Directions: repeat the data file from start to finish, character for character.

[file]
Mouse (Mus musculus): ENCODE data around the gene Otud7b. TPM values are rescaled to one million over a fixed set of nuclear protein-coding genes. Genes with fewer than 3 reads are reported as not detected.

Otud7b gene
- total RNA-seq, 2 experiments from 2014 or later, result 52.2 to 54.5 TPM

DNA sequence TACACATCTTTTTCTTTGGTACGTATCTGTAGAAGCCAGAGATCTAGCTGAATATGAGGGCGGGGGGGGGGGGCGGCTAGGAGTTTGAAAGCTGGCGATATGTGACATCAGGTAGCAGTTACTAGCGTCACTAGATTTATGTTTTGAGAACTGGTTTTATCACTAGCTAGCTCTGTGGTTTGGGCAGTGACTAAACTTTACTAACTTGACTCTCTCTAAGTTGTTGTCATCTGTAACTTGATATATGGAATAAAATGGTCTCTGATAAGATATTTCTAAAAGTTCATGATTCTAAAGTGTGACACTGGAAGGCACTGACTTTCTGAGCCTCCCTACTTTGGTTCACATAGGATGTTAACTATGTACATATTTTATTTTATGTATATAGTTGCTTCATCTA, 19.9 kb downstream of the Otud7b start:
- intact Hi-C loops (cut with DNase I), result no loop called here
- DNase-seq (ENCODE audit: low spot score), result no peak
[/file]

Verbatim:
Mouse (Mus musculus): ENCODE data around the gene Otud7b. TPM values are rescaled to one million over a fixed set of nuclear protein-coding genes. Genes with fewer than 3 reads are reported as not detected.

Otud7b gene
- total RNA-seq, 2 experiments from 2014 or later, result 52.2 to 54.5 TPM

DNA sequence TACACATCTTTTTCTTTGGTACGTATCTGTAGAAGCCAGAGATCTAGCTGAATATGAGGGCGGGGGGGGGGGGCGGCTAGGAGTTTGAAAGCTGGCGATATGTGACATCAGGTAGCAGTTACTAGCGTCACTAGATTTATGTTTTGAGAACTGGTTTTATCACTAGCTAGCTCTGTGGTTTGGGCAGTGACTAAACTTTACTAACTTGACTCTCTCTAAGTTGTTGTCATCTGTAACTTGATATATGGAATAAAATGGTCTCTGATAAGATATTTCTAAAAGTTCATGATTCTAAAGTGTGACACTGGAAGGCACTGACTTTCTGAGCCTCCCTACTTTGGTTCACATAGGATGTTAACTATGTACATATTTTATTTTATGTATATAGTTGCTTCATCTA, 19.9 kb downstream of the Otud7b start:
- intact Hi-C loops (cut with DNase I), result no loop called here
- DNase-seq (ENCODE audit: low spot score), result no peak